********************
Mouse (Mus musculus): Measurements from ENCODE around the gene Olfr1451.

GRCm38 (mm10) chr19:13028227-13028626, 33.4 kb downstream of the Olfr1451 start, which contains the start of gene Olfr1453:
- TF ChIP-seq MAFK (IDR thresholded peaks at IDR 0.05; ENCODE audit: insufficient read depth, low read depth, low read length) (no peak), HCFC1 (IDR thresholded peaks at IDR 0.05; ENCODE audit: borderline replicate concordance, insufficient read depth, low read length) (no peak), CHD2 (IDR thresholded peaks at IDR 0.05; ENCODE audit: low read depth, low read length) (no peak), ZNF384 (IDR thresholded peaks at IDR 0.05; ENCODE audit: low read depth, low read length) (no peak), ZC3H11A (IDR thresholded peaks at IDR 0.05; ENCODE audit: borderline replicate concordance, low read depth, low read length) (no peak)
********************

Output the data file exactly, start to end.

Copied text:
Mouse (Mus musculus): Measurements from ENCODE around the gene Olfr1451.

GRCm38 (mm10) chr19:13028227-13028626, 33.4 kb downstream of the Olfr1451 start, which contains the start of gene Olfr1453:
- TF ChIP-seq MAFK (IDR thresholded peaks at IDR 0.05; ENCODE audit: insufficient read depth, low read depth, low read length) (no peak), HCFC1 (IDR thresholded peaks at IDR 0.05; ENCODE audit: borderline replicate concordance, insufficient read depth, low read length) (no peak), CHD2 (IDR thresholded peaks at IDR 0.05; ENCODE audit: low read depth, low read length) (no peak), ZNF384 (IDR thresholded peaks at IDR 0.05; ENCODE audit: low read depth, low read length) (no peak), ZC3H11A (IDR thresholded peaks at IDR 0.05; ENCODE audit: borderline replicate concordance, low read depth, low read length) (no peak)